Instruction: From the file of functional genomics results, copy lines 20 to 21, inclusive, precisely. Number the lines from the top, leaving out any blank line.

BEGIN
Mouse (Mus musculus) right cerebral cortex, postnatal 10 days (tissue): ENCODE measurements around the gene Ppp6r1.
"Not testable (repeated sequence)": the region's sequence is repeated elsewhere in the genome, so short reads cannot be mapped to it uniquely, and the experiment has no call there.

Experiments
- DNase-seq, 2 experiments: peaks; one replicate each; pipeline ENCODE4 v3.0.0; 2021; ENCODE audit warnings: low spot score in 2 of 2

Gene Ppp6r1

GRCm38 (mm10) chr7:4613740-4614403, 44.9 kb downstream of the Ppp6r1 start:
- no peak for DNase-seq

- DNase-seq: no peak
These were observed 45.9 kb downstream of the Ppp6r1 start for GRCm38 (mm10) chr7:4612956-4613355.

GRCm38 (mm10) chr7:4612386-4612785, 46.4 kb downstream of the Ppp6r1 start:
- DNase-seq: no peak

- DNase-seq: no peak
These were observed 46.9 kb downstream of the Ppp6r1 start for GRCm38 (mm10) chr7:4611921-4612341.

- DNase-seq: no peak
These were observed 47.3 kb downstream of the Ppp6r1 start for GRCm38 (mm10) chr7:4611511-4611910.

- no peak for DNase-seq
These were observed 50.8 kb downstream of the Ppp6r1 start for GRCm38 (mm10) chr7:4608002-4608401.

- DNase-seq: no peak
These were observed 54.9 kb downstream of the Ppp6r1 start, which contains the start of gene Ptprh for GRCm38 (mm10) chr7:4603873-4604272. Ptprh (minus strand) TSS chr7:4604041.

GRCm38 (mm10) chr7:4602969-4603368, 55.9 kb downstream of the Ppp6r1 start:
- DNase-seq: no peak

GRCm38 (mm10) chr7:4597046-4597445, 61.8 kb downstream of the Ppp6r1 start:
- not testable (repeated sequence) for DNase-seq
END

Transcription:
GRCm38 (mm10) chr7:4602969-4603368, 55.9 kb downstream of the Ppp6r1 start:
- DNase-seq: no peak